This page is part of The Cure section of barkingdogs.net
How Danger to the Complainant Necessitates Anonymity
To the noise-battered victims of barking dog abuse, one of the most frustrating aspects of the entire ordeal is the failure of the authorities to appreciate the danger that befalls them when they step forward to report a malicious neighbor keeping a disruptively noisy dog.
The city of San Francisco recently passed a law that authorized all city employees to write citations to anyone they saw littering. However, the authorization was soon rescinded, because the city quickly discovered that, unless there was an armed police officer standing right there to protect them, it was simply too dangerous for city employees to confront those who litter.
Think about that. The city of San Francisco found out the hard way that confronting a stranger over a discarded piece of paper in a public place is intolerably dangerous. Yet the city where you live expects you to openly spearhead a legal drive against the dog owner next door, by getting other people to join you in gathering evidence against him and seeing to it that he is prosecuted in court. Even though he most certainly cares a great deal more about his dogs than most people care about a small piece of litter or a minor citation.
As a noise abuse victim, they expect you to take your chances with the guy next door, who could well be a violence-prone nut case for all you know. He could be the kind that will turn not only on you, but also on your family. He could be on methamphetamine, which has been known to cause people to explode into violence with the slightest provocation. He could be an anti-social personality disorder with an innate love of conflict. He could be armed to the teeth. He might have just completed a ten-year stretch for murder. He might have been drinking and growing progressively more volatile all day, getting meaner by the minute so that he is all set to go off about the time he gets the message from the city informing him that you are the one who set in motion all of his canine-related legal woes.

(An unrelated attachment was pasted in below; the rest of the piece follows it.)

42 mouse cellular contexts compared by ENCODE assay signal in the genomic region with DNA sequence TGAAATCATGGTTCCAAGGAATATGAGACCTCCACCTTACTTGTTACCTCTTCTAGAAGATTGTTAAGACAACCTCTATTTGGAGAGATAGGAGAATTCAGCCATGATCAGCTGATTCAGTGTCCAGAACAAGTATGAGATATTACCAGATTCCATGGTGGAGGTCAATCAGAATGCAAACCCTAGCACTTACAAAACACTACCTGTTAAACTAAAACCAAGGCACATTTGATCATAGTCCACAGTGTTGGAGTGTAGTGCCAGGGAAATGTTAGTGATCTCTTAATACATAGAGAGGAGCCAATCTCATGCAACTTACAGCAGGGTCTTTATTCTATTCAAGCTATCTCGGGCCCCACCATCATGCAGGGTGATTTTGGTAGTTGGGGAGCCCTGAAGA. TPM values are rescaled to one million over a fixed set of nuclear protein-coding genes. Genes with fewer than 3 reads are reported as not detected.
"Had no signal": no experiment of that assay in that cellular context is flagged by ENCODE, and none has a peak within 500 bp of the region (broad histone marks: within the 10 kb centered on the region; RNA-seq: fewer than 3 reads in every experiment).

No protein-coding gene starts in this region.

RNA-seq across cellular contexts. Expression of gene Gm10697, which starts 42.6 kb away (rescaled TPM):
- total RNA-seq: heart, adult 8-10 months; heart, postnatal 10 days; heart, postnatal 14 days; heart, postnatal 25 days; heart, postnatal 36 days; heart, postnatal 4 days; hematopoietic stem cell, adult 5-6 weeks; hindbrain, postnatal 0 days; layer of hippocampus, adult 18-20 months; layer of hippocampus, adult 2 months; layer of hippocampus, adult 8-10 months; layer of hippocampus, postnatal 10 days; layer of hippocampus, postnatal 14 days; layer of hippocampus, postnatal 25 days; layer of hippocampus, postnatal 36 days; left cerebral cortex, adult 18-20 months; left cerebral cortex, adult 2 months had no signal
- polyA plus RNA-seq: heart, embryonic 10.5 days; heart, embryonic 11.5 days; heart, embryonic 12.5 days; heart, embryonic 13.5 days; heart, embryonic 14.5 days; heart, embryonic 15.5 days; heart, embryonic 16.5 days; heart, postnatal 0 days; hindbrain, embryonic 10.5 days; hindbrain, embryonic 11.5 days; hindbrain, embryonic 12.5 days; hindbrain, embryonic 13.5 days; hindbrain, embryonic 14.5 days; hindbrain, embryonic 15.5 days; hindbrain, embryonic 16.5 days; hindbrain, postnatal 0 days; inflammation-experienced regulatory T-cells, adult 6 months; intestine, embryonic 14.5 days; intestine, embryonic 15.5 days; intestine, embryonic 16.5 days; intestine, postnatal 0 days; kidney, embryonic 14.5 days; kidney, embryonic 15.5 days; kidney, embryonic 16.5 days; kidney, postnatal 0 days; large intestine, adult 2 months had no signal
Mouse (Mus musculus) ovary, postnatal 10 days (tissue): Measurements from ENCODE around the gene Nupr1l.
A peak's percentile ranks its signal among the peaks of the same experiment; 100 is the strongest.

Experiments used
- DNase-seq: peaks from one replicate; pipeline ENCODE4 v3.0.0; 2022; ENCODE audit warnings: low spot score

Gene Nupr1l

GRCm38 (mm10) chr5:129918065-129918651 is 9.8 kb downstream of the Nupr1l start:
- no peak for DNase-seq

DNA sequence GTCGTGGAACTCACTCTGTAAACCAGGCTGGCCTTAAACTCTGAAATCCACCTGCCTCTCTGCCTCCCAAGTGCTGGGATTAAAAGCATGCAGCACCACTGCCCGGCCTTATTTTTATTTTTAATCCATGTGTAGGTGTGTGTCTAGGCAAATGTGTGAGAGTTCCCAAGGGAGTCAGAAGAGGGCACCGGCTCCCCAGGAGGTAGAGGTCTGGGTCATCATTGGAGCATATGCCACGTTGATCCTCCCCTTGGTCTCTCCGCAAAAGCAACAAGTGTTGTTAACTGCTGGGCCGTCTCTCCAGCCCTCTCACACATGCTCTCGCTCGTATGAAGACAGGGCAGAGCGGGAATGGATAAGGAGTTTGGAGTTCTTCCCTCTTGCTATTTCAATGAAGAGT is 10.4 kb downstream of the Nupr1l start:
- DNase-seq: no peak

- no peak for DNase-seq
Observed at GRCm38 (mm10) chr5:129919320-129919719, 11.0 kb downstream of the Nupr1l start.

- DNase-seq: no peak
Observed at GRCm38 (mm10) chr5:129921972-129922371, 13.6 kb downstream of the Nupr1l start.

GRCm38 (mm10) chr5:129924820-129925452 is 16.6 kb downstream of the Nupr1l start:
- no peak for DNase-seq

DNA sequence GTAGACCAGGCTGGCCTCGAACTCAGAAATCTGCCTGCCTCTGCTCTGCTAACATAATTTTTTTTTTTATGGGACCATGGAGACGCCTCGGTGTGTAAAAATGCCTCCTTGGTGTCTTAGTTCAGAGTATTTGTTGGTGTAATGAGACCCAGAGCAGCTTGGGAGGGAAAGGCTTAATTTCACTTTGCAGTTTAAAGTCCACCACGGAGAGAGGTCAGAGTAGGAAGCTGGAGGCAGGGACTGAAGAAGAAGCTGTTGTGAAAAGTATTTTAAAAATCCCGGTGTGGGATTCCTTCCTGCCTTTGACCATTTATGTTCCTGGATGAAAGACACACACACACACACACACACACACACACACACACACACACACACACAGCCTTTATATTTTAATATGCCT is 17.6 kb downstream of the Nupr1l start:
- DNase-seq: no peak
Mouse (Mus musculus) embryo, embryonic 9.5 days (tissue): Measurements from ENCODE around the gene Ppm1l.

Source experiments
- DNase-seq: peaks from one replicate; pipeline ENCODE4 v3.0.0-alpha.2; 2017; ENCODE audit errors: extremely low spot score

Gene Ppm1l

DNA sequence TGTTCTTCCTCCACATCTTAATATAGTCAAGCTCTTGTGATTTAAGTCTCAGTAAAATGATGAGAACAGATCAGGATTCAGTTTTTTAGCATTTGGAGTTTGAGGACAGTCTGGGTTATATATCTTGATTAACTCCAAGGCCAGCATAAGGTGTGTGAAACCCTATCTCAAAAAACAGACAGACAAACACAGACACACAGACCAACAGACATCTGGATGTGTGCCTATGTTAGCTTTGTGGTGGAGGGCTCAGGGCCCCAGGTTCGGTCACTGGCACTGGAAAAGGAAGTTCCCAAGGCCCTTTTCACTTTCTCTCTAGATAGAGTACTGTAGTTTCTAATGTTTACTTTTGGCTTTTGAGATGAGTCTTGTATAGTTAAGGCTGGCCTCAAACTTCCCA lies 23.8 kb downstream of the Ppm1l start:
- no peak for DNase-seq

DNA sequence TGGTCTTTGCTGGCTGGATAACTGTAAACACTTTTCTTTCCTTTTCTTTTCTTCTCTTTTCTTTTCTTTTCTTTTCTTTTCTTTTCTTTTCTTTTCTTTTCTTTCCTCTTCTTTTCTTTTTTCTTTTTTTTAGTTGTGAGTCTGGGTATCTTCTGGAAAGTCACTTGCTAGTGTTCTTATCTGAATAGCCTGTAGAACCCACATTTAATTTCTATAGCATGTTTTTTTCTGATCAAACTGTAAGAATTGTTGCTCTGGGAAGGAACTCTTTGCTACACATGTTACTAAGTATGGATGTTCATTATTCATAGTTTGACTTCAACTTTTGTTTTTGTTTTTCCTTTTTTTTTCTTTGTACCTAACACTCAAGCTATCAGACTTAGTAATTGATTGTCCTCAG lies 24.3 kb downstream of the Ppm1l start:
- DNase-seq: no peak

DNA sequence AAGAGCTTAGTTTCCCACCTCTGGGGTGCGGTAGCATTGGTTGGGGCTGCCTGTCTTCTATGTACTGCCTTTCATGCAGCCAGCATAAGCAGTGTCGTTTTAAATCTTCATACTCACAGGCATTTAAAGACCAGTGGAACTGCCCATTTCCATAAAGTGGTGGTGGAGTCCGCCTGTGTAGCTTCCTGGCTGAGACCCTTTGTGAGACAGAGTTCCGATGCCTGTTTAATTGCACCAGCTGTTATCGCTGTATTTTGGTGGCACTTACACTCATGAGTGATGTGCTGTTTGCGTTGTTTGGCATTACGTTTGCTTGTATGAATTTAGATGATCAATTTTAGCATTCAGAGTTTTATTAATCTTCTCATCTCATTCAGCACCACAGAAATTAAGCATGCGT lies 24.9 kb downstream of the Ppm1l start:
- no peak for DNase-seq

To be sure, when you start pressing a neighbor about his barking dogs, there is no telling what he will do or where it will lead.
That is particularly unfortunate in the case of a neighbor, because the guy next door knows just exactly where he can find your family at any time of the day or night. What's more, your neighbor is in a position to know when you are and when you are not there to protect them against reprisal.
You have to remember that force-feeding the sound of a barking dog into someone else's home is an extremely hostile thing to do. Therefore, just the fact that your neighbor has chosen to do it is a strong indicator that it may not be safe for you become openly involved in the process of trying to make him stop.
You might want to read through the The Barking Dogs Forum, where we feature letters from our readers. Please note how few of those people signed their names. That is a reflection of their well justified fear.
In summary, then, the city needs to solve the noise problem it created without further endangering the neighbors of the offending dog owners, by denying them their anonymity and forcing them to openly report the abuse to which they are subjected. These days there are simply too many dog owners who are crazed by crack, irrationally enraged by alcohol or deranged by methamphetamine to force the victims of barking dog abuse to put themselves in harm's way before the city fathers will agree to address the altogether unnecessary problem that they themselves so shamefully created in the course of their sellout to the rich and powerful.
Written by Craig
Spanish translation - Traducción al español
This website and all its content, except where otherwise noted, are © (copyright) Craig Mixon, Ed.D., 2003-2021.